Obviously inaccuracies on Wikipedia are frustrating, and I can see how this would be especially true if one were the victim of the inaccuracies. What I don't understand is how this justifies a class action suit, especially when the text of Wikipedia can be changed by any user (including the class members) without even creating an account. Surely correcting the details oneself would be a simpler proposition, and one with a better chance of success.
Also, doesn't the fact that anyone can alter a Wikipedia article kind of undermine any claim of negligence against the Wikipedia proprietors? There may be a legitimate case against individual posters, but I don't think anybody is out there stating that every article on Wikipedia is accurate. Context is important here. Nobody is suing Blogger for publishing libelous blog posts, but Blogger doesn't make any claims about the accuracy of material it publishes. Isn't the same true of Wikipedia?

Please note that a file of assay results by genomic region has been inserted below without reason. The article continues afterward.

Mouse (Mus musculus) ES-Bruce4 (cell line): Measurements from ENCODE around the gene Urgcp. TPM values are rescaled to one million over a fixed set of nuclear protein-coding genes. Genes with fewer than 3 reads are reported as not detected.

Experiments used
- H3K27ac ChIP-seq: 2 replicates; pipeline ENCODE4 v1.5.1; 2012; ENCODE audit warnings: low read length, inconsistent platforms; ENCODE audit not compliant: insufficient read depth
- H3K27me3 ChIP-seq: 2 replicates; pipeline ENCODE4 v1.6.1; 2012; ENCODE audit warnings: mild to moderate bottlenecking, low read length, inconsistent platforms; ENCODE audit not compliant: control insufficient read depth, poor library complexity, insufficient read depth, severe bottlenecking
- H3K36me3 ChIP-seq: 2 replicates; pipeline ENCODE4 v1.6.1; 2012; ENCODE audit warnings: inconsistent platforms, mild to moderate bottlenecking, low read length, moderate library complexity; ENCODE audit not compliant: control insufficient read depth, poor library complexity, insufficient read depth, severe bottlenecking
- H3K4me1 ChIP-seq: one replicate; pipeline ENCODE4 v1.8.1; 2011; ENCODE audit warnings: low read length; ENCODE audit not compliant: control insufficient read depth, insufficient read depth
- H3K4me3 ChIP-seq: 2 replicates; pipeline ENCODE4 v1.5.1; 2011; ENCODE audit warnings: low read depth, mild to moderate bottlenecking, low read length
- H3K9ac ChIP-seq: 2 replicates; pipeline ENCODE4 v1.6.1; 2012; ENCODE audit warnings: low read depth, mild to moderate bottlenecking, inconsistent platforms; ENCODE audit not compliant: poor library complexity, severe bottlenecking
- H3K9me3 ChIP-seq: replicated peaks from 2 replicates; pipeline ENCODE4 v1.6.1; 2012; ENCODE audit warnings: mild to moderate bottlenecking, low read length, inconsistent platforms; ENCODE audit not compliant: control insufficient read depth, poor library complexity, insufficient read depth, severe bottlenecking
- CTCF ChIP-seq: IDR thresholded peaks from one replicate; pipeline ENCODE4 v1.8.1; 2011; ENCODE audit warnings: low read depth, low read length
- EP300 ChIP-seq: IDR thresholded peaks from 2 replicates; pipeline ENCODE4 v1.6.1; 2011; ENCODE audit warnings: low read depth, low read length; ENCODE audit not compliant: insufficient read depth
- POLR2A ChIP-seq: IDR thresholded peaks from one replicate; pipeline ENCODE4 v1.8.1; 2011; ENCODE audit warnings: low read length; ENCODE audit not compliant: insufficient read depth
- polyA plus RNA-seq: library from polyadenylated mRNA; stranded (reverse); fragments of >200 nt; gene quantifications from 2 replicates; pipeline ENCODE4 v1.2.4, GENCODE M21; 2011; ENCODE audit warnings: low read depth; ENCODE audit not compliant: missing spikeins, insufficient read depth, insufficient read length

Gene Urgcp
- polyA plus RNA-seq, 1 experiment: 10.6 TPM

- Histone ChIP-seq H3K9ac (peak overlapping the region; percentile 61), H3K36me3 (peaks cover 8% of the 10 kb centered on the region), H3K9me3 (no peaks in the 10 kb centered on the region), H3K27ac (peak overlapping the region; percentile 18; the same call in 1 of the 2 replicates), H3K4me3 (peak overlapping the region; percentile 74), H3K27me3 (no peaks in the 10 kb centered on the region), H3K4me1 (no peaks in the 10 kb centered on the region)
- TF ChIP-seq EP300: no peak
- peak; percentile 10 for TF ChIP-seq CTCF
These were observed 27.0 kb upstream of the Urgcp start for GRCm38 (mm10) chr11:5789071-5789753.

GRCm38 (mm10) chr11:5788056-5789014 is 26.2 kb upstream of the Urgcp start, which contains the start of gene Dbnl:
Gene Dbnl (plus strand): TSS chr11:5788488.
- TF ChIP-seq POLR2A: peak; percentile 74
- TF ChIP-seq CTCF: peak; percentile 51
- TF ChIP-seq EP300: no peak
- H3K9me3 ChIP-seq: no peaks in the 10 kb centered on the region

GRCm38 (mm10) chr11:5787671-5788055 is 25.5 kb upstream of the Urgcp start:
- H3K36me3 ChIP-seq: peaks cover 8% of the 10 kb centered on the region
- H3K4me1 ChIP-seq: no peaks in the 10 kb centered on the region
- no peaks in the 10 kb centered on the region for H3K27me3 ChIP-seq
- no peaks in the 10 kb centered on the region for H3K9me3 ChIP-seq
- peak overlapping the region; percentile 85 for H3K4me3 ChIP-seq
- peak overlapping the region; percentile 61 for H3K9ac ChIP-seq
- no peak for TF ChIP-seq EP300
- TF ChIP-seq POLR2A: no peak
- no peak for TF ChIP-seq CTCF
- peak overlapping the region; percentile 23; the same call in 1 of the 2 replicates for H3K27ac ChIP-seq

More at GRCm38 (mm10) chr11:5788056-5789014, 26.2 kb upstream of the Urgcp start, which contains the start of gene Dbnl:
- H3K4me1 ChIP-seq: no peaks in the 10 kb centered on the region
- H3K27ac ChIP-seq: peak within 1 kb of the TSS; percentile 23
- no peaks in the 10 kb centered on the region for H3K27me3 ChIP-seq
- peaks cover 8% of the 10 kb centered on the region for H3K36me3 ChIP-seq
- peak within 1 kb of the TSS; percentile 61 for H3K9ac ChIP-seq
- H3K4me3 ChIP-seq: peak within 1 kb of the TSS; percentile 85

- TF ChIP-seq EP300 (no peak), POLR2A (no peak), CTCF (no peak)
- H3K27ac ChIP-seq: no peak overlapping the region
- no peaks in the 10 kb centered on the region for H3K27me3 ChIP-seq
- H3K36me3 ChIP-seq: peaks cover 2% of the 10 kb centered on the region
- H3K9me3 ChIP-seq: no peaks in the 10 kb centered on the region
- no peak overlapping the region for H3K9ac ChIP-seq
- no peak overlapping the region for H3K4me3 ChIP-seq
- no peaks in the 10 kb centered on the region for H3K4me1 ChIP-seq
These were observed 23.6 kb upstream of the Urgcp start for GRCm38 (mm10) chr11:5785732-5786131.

Note that this doesn't necessarily diminish the value of Blogger or Wikipedia to readers, because readers can take responsibility for determining the value of published material themselves. This ideological divide -- between those who think information is something readers can influence and manipulate themselves and those who think otherwise -- is only going to deepen, because the underlying question is about the very nature of truth.